Soil carbon is a key indicator for the health of the land. Arguably, the long-term agrarian wealth of a nation is determined by whether soil is being formed or lost. If soil carbon is being lost, so too is the economic and ecological foundation on which production and conservation are based. Soil carbon provides the infrastructure for micro-organisms to thrive, stabilises soil, improves nutrient and water cycling, increased biodiversity, all leading to soil resilience and improved profitability.
The purpose for my research was to understand the science related to changing soil carbon concentrations in NZ and how this has provided the framework for policy.
Approximately half of NZ’s land mass is in pastoral production and has been excluded from the emission trading scheme along with any land uses other than commercial forestry due to the science. No research has yet been validated on how to increase soil carbon stocks in NZ, but the wider science related to carbon depletion is not so limited. Conclusive evidence is forecasted to be published in 2020. This understanding needs to be data rich and not driven by models. End goal is to include soil carbon crediting for other land uses such as pastoral and horticulture.
Silvopastoral system provides a diverse range of land uses similar to nature with livestock and trees grown in symbiosis. Not only does this diversify income, but financially rewarding. This land use qualifies for the Afforestation Grant Scheme by MPI to fund tree establishment. Further trials are necessary to substantiate the potential carbon sequestration from this land use but trials from similar conditions overseas are generating exciting results.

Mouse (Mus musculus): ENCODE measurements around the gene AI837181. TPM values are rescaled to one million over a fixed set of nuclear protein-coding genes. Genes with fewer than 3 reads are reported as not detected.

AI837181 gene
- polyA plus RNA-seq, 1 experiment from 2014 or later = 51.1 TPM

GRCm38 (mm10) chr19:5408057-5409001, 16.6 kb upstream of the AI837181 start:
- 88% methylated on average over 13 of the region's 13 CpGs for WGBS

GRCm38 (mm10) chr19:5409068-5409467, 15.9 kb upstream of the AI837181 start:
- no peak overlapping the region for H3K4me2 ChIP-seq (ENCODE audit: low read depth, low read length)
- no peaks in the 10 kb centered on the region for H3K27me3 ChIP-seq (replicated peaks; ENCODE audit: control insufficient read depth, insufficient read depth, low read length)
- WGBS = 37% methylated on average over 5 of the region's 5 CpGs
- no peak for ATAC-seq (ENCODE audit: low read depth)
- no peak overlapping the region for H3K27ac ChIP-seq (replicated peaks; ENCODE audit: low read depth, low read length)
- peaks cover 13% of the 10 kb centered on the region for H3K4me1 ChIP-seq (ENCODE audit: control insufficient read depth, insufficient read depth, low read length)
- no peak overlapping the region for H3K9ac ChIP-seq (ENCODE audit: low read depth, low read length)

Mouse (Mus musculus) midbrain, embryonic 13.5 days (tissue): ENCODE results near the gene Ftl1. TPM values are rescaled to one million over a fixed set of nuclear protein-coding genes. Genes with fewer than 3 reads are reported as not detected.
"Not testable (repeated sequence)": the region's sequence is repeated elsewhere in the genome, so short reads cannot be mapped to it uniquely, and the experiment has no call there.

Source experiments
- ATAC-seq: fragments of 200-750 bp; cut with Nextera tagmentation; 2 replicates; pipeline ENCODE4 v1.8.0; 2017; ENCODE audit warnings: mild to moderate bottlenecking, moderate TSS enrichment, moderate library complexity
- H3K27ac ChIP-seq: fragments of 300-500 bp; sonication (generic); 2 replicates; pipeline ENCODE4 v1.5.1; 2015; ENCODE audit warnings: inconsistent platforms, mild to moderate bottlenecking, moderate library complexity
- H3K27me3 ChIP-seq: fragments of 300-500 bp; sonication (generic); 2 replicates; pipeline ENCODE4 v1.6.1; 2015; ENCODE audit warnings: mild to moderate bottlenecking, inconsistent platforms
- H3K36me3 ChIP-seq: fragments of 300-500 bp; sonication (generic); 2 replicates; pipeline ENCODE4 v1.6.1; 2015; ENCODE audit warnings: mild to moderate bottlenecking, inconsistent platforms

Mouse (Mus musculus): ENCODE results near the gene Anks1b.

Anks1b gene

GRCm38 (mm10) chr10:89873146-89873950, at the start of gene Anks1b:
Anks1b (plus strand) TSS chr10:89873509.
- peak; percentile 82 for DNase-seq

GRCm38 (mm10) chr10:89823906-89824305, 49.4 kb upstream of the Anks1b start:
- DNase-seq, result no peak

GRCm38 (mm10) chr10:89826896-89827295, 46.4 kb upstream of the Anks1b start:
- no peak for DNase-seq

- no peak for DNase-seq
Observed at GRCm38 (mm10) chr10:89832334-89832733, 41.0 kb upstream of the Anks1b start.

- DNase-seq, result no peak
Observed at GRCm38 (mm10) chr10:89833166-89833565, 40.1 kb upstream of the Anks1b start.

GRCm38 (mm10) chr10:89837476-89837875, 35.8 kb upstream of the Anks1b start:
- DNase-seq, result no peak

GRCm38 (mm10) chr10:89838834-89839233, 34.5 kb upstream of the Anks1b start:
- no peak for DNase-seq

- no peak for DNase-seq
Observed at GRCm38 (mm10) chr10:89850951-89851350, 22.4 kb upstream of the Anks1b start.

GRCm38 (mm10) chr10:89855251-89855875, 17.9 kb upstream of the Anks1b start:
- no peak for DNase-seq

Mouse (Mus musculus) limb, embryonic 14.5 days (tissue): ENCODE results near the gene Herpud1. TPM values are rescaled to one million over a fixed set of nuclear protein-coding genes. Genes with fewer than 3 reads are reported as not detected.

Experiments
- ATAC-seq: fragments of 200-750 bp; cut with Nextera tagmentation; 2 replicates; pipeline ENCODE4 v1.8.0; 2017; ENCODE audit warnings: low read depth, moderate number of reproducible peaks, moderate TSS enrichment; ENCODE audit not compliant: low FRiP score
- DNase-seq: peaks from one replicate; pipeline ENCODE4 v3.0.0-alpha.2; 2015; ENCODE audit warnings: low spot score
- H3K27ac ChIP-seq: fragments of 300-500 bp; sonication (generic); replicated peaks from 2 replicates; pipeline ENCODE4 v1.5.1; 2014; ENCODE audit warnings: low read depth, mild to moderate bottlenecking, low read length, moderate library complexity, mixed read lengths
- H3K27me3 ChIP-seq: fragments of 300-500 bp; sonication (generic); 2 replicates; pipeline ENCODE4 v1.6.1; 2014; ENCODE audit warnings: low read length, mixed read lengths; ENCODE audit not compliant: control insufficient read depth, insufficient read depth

Exposed soil reduces soil carbon stocks via oxidation (released as CO2) and/or increased risk of soil erosion at a rate of 35kg C/ha/day leading to sediment contamination in waterways and is one of the main issues facing NZ. Disincentivise and/or educating land users from this practice will mitigate soil carbon losses providing flow on effects. Diversity has a key contribution; diverse plants have higher root biomass, leading to high storage capability contributing to increased soil carbon compared to monocultures.
The most valuable, productive soil types in NZ have the highest soil carbon losses due to intensification, particularly cultivation. The biggest potential for addressing climate change and sequestering carbon from the atmosphere is from our Brown soils that make-up 22% of our land area.
NZ soils are young and generally have high carbon content, unlike soils elsewhere. This reduces the plausibility of using overseas science to adopt in NZ emphasising the need for greater investment in this field. Society seems more interested in space than what I believe is one of the final frontiers.